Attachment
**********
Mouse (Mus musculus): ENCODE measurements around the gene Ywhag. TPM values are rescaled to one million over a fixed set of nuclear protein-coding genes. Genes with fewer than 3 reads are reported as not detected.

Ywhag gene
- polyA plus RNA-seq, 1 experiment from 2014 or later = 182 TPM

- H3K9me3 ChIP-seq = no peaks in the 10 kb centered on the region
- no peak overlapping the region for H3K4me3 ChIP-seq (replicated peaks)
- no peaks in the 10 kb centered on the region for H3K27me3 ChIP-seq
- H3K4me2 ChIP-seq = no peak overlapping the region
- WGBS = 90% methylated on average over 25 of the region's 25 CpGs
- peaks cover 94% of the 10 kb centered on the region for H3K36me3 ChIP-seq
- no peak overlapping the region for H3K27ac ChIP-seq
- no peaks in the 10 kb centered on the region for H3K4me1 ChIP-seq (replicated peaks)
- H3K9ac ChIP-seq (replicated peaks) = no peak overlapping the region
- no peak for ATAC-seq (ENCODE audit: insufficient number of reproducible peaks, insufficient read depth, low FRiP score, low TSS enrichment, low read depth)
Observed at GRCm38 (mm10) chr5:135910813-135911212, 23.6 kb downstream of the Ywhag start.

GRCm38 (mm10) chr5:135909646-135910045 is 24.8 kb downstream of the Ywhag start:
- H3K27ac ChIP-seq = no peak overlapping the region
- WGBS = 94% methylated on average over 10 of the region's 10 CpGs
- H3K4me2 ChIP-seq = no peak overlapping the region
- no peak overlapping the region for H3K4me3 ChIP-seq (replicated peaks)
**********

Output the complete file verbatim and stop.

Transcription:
Mouse (Mus musculus): ENCODE measurements around the gene Ywhag. TPM values are rescaled to one million over a fixed set of nuclear protein-coding genes. Genes with fewer than 3 reads are reported as not detected.

Ywhag gene
- polyA plus RNA-seq, 1 experiment from 2014 or later = 182 TPM

- H3K9me3 ChIP-seq = no peaks in the 10 kb centered on the region
- no peak overlapping the region for H3K4me3 ChIP-seq (replicated peaks)
- no peaks in the 10 kb centered on the region for H3K27me3 ChIP-seq
- H3K4me2 ChIP-seq = no peak overlapping the region
- WGBS = 90% methylated on average over 25 of the region's 25 CpGs
- peaks cover 94% of the 10 kb centered on the region for H3K36me3 ChIP-seq
- no peak overlapping the region for H3K27ac ChIP-seq
- no peaks in the 10 kb centered on the region for H3K4me1 ChIP-seq (replicated peaks)
- H3K9ac ChIP-seq (replicated peaks) = no peak overlapping the region
- no peak for ATAC-seq (ENCODE audit: insufficient number of reproducible peaks, insufficient read depth, low FRiP score, low TSS enrichment, low read depth)
Observed at GRCm38 (mm10) chr5:135910813-135911212, 23.6 kb downstream of the Ywhag start.

GRCm38 (mm10) chr5:135909646-135910045 is 24.8 kb downstream of the Ywhag start:
- H3K27ac ChIP-seq = no peak overlapping the region
- WGBS = 94% methylated on average over 10 of the region's 10 CpGs
- H3K4me2 ChIP-seq = no peak overlapping the region
- no peak overlapping the region for H3K4me3 ChIP-seq (replicated peaks)